You can give your bunny a butt bath in a small sink or tub. Simply put a towel on the bottom of the tub, then add an inch or two of luke warm water. Cradle your rabbit’s front end in one arm while using the opposite hand to swish water around your rabbit’s bum. Gently work free any matter from your rabbit’s rear end. Many rabbits actually enjoy this process.
This video will show you how to give your rabbit a butt bath.
One alternative to a wet bath is a dry butt bath. See dry bathing instructions below.
Dry Your Rabbit
After a wet bath, dry your rabbit thoroughly, even after spot cleaning. Use a dry towel to gently massage the wet areas.
Some people also use a blow dryer. It’s important, however, never to set the hair dryer higher than a low to medium heat (but not the cold setting!). Be mindful that many rabbits are frightened by loud noises, so your rabbit may not like the hair dryer.
Also, if you do use a hair dryer to blow dry your bun, constantly monitor the temperature of your rabbit’s skin to make sure your rabbit doesn’t suffer a nasty burn.
You can also give your rabbit a dry bath using cornstarch. Cornstarch absorbs moisture. It also gathers dirt together for easy removal. And many bunnies find cornstarch a soothing powder for their skin. Dry baths can be an excellent way to help your bunny to get clean. If your dry baths are done gently, your rabbit may even enjoy them.
First, approach dry baths in terms of spot cleaning. Don’t dump cornstarch over the whole rabbit, and avoid your rabbit’s head, as the cornstarch can irritate pet rabbits’ eyes and nose. Sprinkle a small amount of cornstarch onto the soiled area and gently work it through. Then use a flea comb to remove the cornstarch and dirt.
Make sure your rabbit doesn’t inhale any loose powder. You can use baby powder for this job, provided it is 100 percent corn starch, and not talc.
Develop a Grooming Routine
Instead of bathing, develop a daily and weekly grooming routine with your rabbit. A lot of rabbits enjoy being groomed. It can also help you to bond with your bunny.
First, use a soft brush to remove loose fur and loose hair. Run the soft brush all over your rabbit’s body.
Pay attention to areas where mats may form, including your rabbit’s feet and backside. Remove mats with a mat splitter or blunt-nosed scissors.
Use a flea comb to check for parasites, as well as to examine the condition of the skin.
Regular grooming can help to stave off certain problems, and can alert you to the development of others.
When Should You Bathe Your Rabbit?
Short answer: only when your vet says that it’s absolutely necessary.
If your vet recommends bathing your rabbit, it’s important to prepare for the event. Preparation will make it easier for you to remain calm and in control, even if your rabbit becomes upset.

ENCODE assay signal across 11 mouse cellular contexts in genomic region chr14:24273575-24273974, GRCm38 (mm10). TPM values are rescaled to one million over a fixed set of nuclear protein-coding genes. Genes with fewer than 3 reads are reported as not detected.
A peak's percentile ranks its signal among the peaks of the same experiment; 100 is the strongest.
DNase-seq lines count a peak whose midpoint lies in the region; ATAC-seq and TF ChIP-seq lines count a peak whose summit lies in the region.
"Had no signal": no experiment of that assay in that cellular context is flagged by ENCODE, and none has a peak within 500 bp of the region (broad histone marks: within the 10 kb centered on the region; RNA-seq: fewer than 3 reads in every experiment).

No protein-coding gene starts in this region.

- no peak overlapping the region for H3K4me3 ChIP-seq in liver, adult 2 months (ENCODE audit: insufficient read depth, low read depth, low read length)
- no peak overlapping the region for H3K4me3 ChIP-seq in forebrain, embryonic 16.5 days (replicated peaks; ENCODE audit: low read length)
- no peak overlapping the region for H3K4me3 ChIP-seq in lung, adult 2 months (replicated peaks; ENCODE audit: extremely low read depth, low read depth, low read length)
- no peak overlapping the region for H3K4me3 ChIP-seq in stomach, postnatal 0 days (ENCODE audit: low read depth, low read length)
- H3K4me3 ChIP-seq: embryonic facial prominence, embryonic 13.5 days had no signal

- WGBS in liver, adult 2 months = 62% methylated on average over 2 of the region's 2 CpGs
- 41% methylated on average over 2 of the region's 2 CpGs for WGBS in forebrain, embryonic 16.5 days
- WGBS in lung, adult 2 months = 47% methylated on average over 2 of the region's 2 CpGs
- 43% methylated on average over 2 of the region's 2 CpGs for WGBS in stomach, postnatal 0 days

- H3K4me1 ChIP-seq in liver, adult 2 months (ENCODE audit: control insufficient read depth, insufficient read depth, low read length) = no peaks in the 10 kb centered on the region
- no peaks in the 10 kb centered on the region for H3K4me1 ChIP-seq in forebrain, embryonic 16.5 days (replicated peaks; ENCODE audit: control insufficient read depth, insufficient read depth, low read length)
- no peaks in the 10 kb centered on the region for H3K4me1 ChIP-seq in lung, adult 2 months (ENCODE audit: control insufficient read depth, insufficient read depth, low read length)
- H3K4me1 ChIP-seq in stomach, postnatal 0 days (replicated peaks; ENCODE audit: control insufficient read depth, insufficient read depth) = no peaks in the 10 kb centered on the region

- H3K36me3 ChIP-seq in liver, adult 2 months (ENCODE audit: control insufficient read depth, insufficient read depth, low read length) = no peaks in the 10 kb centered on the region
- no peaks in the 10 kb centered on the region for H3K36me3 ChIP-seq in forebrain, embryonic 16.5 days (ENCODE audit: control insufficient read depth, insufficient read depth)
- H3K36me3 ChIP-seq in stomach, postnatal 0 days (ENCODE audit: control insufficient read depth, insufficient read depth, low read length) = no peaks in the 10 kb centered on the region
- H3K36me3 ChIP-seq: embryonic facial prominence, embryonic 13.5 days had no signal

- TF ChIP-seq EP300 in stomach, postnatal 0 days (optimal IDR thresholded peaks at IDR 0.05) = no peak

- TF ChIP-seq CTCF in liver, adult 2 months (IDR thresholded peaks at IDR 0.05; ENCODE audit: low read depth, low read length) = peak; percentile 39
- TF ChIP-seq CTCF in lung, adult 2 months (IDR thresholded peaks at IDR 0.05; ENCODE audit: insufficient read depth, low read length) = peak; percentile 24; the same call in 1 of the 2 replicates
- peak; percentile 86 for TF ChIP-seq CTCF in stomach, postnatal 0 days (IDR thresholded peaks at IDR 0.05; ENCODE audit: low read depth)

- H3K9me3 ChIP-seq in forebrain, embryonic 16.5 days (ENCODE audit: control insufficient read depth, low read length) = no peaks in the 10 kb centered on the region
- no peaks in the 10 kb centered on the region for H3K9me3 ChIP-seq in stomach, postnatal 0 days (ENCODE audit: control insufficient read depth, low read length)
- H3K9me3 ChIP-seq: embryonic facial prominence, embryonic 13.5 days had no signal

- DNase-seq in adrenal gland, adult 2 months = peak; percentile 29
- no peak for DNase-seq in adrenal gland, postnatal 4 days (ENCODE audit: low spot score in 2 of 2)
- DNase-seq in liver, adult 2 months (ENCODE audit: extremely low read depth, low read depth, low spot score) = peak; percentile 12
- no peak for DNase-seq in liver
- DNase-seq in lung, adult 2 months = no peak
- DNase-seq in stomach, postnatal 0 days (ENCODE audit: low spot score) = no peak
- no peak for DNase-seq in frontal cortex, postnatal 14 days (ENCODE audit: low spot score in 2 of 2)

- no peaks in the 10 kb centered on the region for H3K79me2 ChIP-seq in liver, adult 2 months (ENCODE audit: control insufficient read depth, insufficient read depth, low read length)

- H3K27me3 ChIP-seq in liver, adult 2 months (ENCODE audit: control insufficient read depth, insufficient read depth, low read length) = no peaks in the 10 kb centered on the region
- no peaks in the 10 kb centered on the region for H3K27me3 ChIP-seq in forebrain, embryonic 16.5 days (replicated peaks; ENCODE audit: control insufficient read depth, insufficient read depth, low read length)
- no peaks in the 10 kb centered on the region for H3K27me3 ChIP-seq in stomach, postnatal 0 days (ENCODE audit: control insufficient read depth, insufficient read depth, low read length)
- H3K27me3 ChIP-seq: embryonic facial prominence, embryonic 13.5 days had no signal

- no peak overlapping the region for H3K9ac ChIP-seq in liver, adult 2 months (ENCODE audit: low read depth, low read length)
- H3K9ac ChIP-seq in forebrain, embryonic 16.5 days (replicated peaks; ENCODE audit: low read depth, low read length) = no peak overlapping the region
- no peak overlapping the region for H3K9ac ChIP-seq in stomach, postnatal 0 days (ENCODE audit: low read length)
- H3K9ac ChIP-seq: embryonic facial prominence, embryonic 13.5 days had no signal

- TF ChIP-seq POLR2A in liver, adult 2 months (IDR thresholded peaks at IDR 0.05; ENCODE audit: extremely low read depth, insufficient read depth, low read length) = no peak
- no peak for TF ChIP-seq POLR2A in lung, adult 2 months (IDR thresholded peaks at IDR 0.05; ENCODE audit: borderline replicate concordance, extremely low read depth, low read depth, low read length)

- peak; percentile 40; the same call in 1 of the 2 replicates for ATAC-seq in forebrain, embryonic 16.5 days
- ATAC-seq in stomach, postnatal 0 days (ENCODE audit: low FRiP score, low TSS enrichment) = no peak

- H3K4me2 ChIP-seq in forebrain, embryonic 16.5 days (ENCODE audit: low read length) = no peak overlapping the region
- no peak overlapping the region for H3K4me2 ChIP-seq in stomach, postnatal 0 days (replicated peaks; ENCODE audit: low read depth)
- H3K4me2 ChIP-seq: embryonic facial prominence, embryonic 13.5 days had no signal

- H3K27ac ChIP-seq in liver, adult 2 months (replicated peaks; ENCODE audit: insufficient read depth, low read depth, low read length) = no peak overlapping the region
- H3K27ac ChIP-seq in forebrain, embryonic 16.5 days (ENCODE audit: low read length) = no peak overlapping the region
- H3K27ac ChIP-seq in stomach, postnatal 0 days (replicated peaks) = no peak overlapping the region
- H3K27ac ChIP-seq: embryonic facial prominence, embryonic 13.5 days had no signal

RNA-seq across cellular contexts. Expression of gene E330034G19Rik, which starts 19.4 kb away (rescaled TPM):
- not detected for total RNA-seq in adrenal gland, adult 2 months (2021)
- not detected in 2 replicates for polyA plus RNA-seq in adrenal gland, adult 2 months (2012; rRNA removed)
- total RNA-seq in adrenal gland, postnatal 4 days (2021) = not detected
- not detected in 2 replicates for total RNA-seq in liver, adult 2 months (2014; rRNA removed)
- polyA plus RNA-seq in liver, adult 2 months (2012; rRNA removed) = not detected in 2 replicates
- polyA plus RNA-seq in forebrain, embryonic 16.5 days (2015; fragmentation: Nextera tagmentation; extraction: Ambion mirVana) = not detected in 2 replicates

First, make sure you have someone on hand to help you. If one person gently holds the rabbit still while the other person bathes the bunny, then things will go a lot more smoothly for everyone.
Next, have your bathing supplies ready before you bring out your bun. You will need:
- A small wash basin
- A non-slip rubber mat or a towel
- The medicated or non medicated shampoo prescribed by your vet
Place the mat or towel at the bottom of the basin. It’s important that your rabbit has a non-slip surface to hold on to. A non-slip surface will help your rabbit to feel more in control, which will mean it will be less likely to panic or thrash around.
Place a small amount of warm water in the basin. Use a jug to add water, instead of the faucet, as it’s less noisy and therefore less likely to frighten your bunny.
Start at your rabbit’s rear end and work your way forward, wetting the fur and working the water down to the skin. Avoid getting your rabbit’s head wet, and avoid getting water inside your rabbit’s ears.
If you’re using shampoo, shampoo your rabbit as you would yourself: lather and then rinse. Make sure to scoop out excess water often, as rabbits don’t like sitting in deep water. Also, don’t force your rabbit to spend too much time in the water. Finish the job quickly so your poor bunny doesn’t get cold.
Finally, when you’re finished, wrap your rabbit in a warm towel. It’s important to dry your rabbit thoroughly, whether with towels or a blow dryer. Some rabbit owners also like to use paper towels to dab their bunnies dry.
In general, it’s a bad idea to give your rabbit a bath. The process can be frightening, and your rabbit can easily injure itself trying to escape the situation, especially if it’s soapy and wet. Moreover, immersing your rabbit in water can damage your bunny’s skin and coat, and can lead to bacterial infections if it gets in your rabbit’s ears.
This doesn’t mean that you shouldn’t help your rabbit to clean itself if necessary.
Rabbits who have a hard time grooming themselves can benefit from regular spot cleaning and dry baths. And a regular grooming ritual with brushes and combs can help you to bond with your bunny.
Rarely, your vet may recommend giving your bunny a wet bath. In this case, it’s important to follow your vet’s instructions to the letter.
How do you help your bunny stay clean? We’d love to hear your tips!